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Well my buddy is thinking of getting a wide-screen TV. He wanted me to ask you all if they automatically fill the screen or if its an option in the DVD setting menu or in the DVD player menu somewhere? I don't have a wide-screen so I can't say and don't know anyone who has one. He would like to know so he can use this feature.
 

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Fill button but it cuts off the heads, of any movie with a aspect ratio more than 1.85:1 see my signature at the bottom.:)
 

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Short answer : The widescreen TV will fill up the screen with video if he plays anamoprhic DVDs, if the fill feature on the TV is enabled.


Long answer:

When he upgrades to the widescreen, all he needs to do is change the TV setting on the DVD player. Instead of a 4:3 TV, he needs to change it to 16:9.


A DVD player sends a higher voltage of its signal if it's being set for widescreen. This will let the TV know that it's being fed with anamorphic video. The TV will then adjust accordingly. With widescreen sets, you get the full benefit of anamorphic transfers.


Different sets have different names for the TV mode. He needs to read the manual. Tell him to ask for the manual when he is auditioning the TV.



fuad
 

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The only thing to watch out for: some movies are wider than the standard widescreen TV aspect ratio of 16:9. For those movies, you'll still see black bars on the top and bottom of a widescreen TV (although they'll be smaller than the ones you're used to seeing on a standard 4:3 TV). This is not a flaw, it's simply because movies are made in different shapes. At the movie theatre they adjust for the different shapes by changing the position of the curtains around the screen, but you can't do that with a standard TV set...
 

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Just to add my 2cents, movies like Attack of the Clones are 2:35 to 1 and therefore leave black bars, but being anamorphic the bars are about 1 to 1 1/2 inches top and bottom. If it were not anamorphic, the bars are about 3 inches top and bottom such as on "True Lies".

On the anamorphic transfers I don't even notice the bars, but on non-anamorphic they are as annoying as on a regular tv. In fact, I don't have any technical background, but it seems that the image is the same height as it would be on a 4:3 tv, just wider. It might just be my eyes though.

I've never regretted the cash outlay, and for me that's saying something. I'm like you, I don't know another person at all that has one. Everyone around here thinks I'm lost in outer space for buying one, but I love it!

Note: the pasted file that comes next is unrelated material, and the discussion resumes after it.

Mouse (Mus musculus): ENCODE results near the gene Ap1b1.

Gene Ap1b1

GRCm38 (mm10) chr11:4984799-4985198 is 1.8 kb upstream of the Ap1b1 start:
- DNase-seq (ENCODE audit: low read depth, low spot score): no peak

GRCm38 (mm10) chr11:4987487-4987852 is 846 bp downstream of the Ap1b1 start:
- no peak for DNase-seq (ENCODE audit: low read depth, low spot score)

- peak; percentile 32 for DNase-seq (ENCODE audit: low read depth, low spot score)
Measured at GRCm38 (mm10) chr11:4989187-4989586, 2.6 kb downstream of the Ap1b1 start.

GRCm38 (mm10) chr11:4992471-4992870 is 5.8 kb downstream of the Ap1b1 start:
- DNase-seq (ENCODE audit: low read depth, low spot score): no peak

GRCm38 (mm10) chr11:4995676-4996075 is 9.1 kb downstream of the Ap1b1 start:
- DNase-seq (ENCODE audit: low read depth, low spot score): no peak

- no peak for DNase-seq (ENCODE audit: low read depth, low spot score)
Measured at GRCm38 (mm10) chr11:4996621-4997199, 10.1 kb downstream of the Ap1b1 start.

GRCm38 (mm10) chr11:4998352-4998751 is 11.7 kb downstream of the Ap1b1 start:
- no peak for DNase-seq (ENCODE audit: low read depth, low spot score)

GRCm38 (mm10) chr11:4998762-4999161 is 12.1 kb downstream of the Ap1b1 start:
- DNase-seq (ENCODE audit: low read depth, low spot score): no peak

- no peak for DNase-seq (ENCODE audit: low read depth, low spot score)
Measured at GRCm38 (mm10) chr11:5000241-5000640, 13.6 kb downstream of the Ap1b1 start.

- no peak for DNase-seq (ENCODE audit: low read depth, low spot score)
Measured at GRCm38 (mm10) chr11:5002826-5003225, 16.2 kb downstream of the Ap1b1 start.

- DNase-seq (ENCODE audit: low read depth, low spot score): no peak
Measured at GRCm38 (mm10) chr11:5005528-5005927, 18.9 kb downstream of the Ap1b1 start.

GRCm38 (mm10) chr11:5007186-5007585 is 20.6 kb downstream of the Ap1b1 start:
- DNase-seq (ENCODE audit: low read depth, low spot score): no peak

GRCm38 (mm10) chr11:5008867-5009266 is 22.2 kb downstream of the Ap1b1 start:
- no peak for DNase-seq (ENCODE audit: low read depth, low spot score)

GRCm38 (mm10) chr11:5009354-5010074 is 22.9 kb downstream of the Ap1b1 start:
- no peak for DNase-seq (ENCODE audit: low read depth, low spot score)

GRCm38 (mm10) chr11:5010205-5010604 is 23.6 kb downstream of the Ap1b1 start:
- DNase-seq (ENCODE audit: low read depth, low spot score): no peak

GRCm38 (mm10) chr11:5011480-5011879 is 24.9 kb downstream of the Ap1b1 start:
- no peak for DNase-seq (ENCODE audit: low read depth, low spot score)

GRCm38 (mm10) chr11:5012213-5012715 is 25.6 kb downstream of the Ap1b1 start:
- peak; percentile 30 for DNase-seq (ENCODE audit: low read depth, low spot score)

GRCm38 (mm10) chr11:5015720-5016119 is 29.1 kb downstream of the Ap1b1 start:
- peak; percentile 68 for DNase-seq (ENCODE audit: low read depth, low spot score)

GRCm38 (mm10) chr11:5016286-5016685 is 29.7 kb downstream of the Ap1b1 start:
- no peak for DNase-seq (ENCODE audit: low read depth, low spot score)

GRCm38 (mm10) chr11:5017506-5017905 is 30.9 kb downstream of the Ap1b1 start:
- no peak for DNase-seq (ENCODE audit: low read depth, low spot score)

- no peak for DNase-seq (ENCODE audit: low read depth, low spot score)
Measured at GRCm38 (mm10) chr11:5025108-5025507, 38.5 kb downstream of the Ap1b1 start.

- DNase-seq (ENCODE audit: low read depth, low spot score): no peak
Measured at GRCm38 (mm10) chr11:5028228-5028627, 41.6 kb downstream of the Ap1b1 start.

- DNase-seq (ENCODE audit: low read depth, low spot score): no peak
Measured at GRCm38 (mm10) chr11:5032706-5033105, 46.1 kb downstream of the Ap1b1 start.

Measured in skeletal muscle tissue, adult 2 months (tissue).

Peace,

Rick
 

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Quote:
Originally posted by rickfromthesticks
Just to add my 2cents, movies like Attack of the Clones are 2:35 to 1 and therefore leave black bars, but being anamorphic the bars are about 1 to 1 1/2 inches top and bottom. If it were not anamorphic, the bars are about 3 inches top and bottom such as on "True Lies".

On the anamorphic transfers I don't even notice the bars, but on non-anamorphic they are as annoying as on a regular tv. In fact, I don't have any technical background, but it seems that the image is the same height as it would be on a 4:3 tv, just wider. It might just be my eyes though.

I've never regretted the cash outlay, and for me that's saying something. I'm like you, I don't know another person at all that has one. Everyone around here thinks I'm lost in outer space for buying one, but I love it!
AOTC and True Lies are both 2.35:1 aspect ratio films. (see www.imdb.com )


AOTC is anamorphic, True Lies is not. Anamorphic films (AOTC) already have the right vertical size, so they look right on a widescreen TV. Non-anamorphic films (True Lies) needs to be zoomed vertically so that the bars look about the same size on both films. Anamorphic films generally look better because they don't need that extra stage of zooming, which decreases the resolution.


Didn't you ever notice that people in True Lies looked short and wide the way you were watching it? See your TV manual to learn how to zoom the image to the correct aspect ratio.


That's why most DVD fans prefer anamorphic films, especially if they own a widescreen TV.
 
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